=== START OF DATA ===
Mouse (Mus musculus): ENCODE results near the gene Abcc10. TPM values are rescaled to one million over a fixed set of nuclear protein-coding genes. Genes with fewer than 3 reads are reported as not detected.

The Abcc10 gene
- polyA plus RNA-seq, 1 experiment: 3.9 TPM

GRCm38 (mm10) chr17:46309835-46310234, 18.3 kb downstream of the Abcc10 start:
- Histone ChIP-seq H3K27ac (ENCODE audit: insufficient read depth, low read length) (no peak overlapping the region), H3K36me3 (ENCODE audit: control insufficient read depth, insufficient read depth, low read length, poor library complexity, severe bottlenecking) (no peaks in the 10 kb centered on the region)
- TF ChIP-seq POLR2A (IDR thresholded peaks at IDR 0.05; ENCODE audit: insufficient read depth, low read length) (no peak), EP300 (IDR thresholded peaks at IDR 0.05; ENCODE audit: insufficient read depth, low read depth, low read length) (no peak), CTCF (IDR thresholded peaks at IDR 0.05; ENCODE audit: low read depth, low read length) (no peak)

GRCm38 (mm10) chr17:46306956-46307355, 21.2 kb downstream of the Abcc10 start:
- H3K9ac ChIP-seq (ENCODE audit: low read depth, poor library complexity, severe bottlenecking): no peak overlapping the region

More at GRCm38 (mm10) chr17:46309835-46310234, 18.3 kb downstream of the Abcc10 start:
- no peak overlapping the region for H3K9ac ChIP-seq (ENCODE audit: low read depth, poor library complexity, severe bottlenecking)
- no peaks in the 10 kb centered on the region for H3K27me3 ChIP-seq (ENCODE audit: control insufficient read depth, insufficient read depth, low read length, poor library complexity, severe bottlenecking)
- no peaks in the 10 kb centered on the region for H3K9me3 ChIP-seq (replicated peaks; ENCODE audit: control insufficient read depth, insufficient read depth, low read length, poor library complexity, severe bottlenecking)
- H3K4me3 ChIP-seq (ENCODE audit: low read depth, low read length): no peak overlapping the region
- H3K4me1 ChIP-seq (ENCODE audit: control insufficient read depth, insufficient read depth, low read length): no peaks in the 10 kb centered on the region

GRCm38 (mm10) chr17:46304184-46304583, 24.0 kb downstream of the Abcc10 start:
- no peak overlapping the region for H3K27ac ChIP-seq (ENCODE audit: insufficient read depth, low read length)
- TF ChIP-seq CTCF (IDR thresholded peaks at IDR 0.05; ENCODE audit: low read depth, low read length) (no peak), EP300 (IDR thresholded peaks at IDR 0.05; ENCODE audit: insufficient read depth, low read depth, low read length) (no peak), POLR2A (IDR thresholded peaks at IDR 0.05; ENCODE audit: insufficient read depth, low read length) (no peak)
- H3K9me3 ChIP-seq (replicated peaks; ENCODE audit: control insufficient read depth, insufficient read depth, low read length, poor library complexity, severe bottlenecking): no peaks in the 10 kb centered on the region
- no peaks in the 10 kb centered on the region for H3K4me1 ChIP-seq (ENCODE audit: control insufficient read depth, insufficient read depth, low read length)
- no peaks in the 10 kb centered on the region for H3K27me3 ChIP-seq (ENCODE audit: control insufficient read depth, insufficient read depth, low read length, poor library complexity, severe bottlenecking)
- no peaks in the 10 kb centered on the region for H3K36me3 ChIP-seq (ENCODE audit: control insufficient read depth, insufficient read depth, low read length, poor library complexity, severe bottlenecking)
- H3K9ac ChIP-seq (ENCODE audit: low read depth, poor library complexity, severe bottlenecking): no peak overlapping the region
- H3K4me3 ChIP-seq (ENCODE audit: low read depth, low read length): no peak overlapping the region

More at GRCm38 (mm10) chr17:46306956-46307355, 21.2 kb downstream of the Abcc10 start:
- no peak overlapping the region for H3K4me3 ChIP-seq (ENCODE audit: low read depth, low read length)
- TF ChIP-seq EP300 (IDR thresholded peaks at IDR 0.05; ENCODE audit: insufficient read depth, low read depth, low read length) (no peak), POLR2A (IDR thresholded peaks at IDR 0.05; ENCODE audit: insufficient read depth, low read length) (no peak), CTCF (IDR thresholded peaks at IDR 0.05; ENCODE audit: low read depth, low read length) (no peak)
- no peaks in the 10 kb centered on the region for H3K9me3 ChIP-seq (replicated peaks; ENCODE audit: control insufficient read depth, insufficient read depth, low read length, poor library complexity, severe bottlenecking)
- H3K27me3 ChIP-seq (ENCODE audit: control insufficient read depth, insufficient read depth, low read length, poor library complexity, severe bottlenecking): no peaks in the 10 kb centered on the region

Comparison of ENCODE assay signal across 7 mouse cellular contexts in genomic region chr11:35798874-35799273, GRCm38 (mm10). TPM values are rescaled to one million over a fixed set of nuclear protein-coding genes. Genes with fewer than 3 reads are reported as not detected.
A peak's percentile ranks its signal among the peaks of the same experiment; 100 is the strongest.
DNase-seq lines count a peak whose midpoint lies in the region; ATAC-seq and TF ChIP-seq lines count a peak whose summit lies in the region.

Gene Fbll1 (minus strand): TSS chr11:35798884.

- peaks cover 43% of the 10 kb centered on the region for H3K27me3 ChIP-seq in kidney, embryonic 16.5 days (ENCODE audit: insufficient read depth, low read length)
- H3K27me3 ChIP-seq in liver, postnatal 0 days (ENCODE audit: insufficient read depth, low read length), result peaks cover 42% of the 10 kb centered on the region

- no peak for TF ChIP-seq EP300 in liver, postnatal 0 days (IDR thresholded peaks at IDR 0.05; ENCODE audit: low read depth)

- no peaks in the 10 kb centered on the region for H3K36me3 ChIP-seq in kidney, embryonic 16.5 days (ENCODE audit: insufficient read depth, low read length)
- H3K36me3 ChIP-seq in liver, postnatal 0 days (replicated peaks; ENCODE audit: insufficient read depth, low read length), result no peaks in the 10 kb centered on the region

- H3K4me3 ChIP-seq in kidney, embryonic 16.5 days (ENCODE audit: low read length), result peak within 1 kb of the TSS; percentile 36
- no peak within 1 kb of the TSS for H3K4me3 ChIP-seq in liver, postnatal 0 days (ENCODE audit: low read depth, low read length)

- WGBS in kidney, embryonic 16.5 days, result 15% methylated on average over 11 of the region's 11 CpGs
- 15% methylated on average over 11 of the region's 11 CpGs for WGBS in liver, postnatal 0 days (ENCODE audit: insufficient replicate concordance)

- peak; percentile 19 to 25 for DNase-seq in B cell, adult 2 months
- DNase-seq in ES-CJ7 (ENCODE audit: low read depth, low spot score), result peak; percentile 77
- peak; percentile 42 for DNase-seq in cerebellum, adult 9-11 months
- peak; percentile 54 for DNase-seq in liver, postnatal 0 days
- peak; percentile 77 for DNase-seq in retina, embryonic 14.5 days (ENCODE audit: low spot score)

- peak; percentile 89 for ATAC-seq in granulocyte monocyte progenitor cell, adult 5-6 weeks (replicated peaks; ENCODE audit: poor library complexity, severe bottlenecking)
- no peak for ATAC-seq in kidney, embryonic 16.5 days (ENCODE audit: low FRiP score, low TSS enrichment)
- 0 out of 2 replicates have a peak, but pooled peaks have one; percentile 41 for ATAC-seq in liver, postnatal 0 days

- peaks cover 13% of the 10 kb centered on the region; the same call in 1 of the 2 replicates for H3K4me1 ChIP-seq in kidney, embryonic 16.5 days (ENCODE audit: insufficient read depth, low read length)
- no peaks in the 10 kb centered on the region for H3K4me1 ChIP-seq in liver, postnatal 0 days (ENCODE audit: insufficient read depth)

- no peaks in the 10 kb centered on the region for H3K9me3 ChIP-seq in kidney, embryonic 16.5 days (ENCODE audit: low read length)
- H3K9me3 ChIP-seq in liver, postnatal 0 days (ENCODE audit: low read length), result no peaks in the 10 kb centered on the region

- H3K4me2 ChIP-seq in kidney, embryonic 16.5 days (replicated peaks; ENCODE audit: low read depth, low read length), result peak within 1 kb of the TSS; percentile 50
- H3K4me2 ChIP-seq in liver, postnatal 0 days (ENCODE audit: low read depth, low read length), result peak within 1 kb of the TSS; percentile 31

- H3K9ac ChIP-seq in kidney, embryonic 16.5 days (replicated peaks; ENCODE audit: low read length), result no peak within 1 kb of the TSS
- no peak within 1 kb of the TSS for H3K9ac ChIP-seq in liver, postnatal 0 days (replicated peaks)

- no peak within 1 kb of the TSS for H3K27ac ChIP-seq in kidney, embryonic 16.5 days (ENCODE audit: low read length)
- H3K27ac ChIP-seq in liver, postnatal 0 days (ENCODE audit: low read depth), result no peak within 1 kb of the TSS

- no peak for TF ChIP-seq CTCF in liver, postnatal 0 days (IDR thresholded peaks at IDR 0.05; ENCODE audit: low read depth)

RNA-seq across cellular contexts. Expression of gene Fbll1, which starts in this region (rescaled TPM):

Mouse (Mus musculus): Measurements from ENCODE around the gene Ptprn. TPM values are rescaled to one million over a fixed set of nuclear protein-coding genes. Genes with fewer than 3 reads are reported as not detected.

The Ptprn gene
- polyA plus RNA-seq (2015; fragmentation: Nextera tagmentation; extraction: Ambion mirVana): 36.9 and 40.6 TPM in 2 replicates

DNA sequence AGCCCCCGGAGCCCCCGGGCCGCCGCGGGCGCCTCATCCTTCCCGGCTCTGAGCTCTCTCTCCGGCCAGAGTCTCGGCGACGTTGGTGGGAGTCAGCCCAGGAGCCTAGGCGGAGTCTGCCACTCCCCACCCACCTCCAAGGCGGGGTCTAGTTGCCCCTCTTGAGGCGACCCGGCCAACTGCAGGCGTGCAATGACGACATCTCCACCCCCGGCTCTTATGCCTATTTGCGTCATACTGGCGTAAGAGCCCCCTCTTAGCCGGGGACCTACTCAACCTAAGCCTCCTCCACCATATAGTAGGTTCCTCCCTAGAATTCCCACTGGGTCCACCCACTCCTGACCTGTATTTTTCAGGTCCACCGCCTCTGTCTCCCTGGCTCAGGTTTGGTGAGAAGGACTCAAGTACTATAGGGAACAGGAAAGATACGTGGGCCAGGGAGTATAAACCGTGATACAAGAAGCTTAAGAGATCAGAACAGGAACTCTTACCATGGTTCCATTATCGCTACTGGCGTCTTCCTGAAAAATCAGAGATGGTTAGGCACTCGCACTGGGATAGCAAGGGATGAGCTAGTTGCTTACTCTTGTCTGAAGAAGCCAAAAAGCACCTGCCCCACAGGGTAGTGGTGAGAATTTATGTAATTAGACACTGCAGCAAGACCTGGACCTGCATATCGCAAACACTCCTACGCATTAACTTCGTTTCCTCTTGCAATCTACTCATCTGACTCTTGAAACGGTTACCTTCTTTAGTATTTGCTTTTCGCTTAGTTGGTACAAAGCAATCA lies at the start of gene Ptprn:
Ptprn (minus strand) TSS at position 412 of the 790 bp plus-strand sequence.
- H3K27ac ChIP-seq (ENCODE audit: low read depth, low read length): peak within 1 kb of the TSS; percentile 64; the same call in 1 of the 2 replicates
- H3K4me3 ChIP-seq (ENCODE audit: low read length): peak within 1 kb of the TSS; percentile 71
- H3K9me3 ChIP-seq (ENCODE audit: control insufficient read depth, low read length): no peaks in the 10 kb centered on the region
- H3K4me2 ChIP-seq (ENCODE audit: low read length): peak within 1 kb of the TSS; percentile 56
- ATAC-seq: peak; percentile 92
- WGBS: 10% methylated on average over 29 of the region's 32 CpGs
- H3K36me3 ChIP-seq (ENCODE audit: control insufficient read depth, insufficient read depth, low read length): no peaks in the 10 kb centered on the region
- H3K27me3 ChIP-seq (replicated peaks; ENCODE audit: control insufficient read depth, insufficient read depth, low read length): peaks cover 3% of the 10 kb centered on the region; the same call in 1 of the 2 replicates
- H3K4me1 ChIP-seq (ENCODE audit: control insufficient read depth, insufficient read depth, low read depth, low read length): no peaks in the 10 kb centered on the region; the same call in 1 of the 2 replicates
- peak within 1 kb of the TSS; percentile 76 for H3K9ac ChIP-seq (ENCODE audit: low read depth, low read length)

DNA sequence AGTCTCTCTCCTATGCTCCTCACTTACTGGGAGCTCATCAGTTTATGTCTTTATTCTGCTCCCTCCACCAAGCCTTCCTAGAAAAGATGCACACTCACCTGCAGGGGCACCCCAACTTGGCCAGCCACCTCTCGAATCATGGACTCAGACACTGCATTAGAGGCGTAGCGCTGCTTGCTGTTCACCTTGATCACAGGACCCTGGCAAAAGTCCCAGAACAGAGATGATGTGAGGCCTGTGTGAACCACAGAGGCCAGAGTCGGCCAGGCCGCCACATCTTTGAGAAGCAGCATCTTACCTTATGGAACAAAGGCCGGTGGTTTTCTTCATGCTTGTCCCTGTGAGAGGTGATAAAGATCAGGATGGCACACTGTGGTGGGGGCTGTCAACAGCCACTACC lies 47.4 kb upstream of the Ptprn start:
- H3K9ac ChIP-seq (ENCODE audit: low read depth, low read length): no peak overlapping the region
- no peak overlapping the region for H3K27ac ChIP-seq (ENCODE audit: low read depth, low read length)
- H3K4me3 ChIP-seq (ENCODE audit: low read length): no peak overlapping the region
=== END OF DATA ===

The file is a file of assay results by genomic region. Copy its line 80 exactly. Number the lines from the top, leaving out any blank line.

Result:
- H3K4me3 ChIP-seq (ENCODE audit: low read length): no peak overlapping the region